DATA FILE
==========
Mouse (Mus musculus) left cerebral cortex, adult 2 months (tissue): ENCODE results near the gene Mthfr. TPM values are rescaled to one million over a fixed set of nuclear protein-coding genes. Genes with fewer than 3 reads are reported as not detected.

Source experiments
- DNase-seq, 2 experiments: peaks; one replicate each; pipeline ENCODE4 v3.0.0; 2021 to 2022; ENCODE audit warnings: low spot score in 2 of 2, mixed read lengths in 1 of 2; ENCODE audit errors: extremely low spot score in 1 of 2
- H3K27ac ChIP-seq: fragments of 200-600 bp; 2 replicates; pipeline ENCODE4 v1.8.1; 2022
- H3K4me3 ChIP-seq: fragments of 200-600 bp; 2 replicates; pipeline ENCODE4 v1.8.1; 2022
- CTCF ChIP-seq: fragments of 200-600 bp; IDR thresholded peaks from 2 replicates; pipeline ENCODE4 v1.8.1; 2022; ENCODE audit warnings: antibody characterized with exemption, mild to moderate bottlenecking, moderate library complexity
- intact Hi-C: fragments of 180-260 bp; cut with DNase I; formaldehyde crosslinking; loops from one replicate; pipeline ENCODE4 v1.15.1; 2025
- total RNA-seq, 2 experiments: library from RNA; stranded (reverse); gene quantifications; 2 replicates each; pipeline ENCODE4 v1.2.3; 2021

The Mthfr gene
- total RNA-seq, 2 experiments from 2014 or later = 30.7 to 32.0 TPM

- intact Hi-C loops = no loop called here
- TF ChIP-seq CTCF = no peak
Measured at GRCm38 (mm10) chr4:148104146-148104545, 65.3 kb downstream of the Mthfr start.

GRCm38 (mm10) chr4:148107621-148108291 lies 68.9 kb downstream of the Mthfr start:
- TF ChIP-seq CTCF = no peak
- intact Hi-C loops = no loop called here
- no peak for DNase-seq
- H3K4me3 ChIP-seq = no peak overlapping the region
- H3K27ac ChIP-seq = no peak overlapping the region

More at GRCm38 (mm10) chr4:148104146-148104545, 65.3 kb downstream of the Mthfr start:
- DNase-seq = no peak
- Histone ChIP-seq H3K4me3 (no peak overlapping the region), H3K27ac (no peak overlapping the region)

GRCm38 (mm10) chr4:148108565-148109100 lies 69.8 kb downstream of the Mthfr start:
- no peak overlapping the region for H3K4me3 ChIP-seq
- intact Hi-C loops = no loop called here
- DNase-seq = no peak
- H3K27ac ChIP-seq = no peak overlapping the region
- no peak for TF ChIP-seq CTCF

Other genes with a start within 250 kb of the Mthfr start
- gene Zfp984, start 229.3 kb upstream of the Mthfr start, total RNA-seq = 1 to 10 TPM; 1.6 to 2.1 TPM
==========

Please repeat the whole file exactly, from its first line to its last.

Mouse (Mus musculus) left cerebral cortex, adult 2 months (tissue): ENCODE results near the gene Mthfr. TPM values are rescaled to one million over a fixed set of nuclear protein-coding genes. Genes with fewer than 3 reads are reported as not detected.

Source experiments
- DNase-seq, 2 experiments: peaks; one replicate each; pipeline ENCODE4 v3.0.0; 2021 to 2022; ENCODE audit warnings: low spot score in 2 of 2, mixed read lengths in 1 of 2; ENCODE audit errors: extremely low spot score in 1 of 2
- H3K27ac ChIP-seq: fragments of 200-600 bp; 2 replicates; pipeline ENCODE4 v1.8.1; 2022
- H3K4me3 ChIP-seq: fragments of 200-600 bp; 2 replicates; pipeline ENCODE4 v1.8.1; 2022
- CTCF ChIP-seq: fragments of 200-600 bp; IDR thresholded peaks from 2 replicates; pipeline ENCODE4 v1.8.1; 2022; ENCODE audit warnings: antibody characterized with exemption, mild to moderate bottlenecking, moderate library complexity
- intact Hi-C: fragments of 180-260 bp; cut with DNase I; formaldehyde crosslinking; loops from one replicate; pipeline ENCODE4 v1.15.1; 2025
- total RNA-seq, 2 experiments: library from RNA; stranded (reverse); gene quantifications; 2 replicates each; pipeline ENCODE4 v1.2.3; 2021

The Mthfr gene
- total RNA-seq, 2 experiments from 2014 or later = 30.7 to 32.0 TPM

- intact Hi-C loops = no loop called here
- TF ChIP-seq CTCF = no peak
Measured at GRCm38 (mm10) chr4:148104146-148104545, 65.3 kb downstream of the Mthfr start.

GRCm38 (mm10) chr4:148107621-148108291 lies 68.9 kb downstream of the Mthfr start:
- TF ChIP-seq CTCF = no peak
- intact Hi-C loops = no loop called here
- no peak for DNase-seq
- H3K4me3 ChIP-seq = no peak overlapping the region
- H3K27ac ChIP-seq = no peak overlapping the region

More at GRCm38 (mm10) chr4:148104146-148104545, 65.3 kb downstream of the Mthfr start:
- DNase-seq = no peak
- Histone ChIP-seq H3K4me3 (no peak overlapping the region), H3K27ac (no peak overlapping the region)

GRCm38 (mm10) chr4:148108565-148109100 lies 69.8 kb downstream of the Mthfr start:
- no peak overlapping the region for H3K4me3 ChIP-seq
- intact Hi-C loops = no loop called here
- DNase-seq = no peak
- H3K27ac ChIP-seq = no peak overlapping the region
- no peak for TF ChIP-seq CTCF

Other genes with a start within 250 kb of the Mthfr start
- gene Zfp984, start 229.3 kb upstream of the Mthfr start, total RNA-seq = 1 to 10 TPM; 1.6 to 2.1 TPM